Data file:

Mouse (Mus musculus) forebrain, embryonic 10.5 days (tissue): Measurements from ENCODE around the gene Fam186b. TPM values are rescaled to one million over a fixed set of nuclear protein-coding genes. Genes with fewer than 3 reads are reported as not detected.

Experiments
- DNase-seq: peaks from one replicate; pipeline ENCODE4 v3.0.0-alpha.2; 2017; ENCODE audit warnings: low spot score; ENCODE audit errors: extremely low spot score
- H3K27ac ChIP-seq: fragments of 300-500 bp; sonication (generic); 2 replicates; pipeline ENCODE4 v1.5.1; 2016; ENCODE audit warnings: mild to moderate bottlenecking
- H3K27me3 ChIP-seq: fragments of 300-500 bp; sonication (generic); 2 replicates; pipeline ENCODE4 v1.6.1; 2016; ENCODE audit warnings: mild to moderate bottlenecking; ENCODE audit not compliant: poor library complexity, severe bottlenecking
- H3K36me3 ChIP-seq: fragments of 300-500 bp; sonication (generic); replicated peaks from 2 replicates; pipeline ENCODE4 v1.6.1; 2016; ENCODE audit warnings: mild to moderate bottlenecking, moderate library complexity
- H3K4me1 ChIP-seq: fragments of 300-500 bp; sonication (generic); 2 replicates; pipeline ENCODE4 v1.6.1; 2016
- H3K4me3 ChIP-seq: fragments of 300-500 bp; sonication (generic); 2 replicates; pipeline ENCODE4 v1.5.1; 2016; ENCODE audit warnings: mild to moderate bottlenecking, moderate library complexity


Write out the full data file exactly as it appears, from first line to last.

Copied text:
Mouse (Mus musculus) forebrain, embryonic 10.5 days (tissue): Measurements from ENCODE around the gene Fam186b. TPM values are rescaled to one million over a fixed set of nuclear protein-coding genes. Genes with fewer than 3 reads are reported as not detected.

Experiments
- DNase-seq: peaks from one replicate; pipeline ENCODE4 v3.0.0-alpha.2; 2017; ENCODE audit warnings: low spot score; ENCODE audit errors: extremely low spot score
- H3K27ac ChIP-seq: fragments of 300-500 bp; sonication (generic); 2 replicates; pipeline ENCODE4 v1.5.1; 2016; ENCODE audit warnings: mild to moderate bottlenecking
- H3K27me3 ChIP-seq: fragments of 300-500 bp; sonication (generic); 2 replicates; pipeline ENCODE4 v1.6.1; 2016; ENCODE audit warnings: mild to moderate bottlenecking; ENCODE audit not compliant: poor library complexity, severe bottlenecking
- H3K36me3 ChIP-seq: fragments of 300-500 bp; sonication (generic); replicated peaks from 2 replicates; pipeline ENCODE4 v1.6.1; 2016; ENCODE audit warnings: mild to moderate bottlenecking, moderate library complexity
- H3K4me1 ChIP-seq: fragments of 300-500 bp; sonication (generic); 2 replicates; pipeline ENCODE4 v1.6.1; 2016
- H3K4me3 ChIP-seq: fragments of 300-500 bp; sonication (generic); 2 replicates; pipeline ENCODE4 v1.5.1; 2016; ENCODE audit warnings: mild to moderate bottlenecking, moderate library complexity